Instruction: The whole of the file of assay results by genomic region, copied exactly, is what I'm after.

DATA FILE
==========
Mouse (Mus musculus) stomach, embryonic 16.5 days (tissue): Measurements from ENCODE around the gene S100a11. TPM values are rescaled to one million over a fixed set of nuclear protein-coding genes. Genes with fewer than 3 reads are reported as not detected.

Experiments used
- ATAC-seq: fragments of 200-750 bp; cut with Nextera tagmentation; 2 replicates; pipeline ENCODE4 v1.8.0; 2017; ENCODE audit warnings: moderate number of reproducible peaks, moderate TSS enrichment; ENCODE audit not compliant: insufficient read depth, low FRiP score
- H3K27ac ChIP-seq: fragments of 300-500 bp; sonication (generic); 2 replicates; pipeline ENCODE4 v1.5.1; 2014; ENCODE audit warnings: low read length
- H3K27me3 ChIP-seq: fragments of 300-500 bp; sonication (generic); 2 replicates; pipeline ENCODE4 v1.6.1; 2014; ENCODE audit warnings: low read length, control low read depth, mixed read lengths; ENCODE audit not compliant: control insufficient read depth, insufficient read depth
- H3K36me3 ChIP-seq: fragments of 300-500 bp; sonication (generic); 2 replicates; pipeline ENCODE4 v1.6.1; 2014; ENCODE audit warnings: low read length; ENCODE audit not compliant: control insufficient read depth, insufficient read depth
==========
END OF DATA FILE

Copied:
Mouse (Mus musculus) stomach, embryonic 16.5 days (tissue): Measurements from ENCODE around the gene S100a11. TPM values are rescaled to one million over a fixed set of nuclear protein-coding genes. Genes with fewer than 3 reads are reported as not detected.

Experiments used
- ATAC-seq: fragments of 200-750 bp; cut with Nextera tagmentation; 2 replicates; pipeline ENCODE4 v1.8.0; 2017; ENCODE audit warnings: moderate number of reproducible peaks, moderate TSS enrichment; ENCODE audit not compliant: insufficient read depth, low FRiP score
- H3K27ac ChIP-seq: fragments of 300-500 bp; sonication (generic); 2 replicates; pipeline ENCODE4 v1.5.1; 2014; ENCODE audit warnings: low read length
- H3K27me3 ChIP-seq: fragments of 300-500 bp; sonication (generic); 2 replicates; pipeline ENCODE4 v1.6.1; 2014; ENCODE audit warnings: low read length, control low read depth, mixed read lengths; ENCODE audit not compliant: control insufficient read depth, insufficient read depth
- H3K36me3 ChIP-seq: fragments of 300-500 bp; sonication (generic); 2 replicates; pipeline ENCODE4 v1.6.1; 2014; ENCODE audit warnings: low read length; ENCODE audit not compliant: control insufficient read depth, insufficient read depth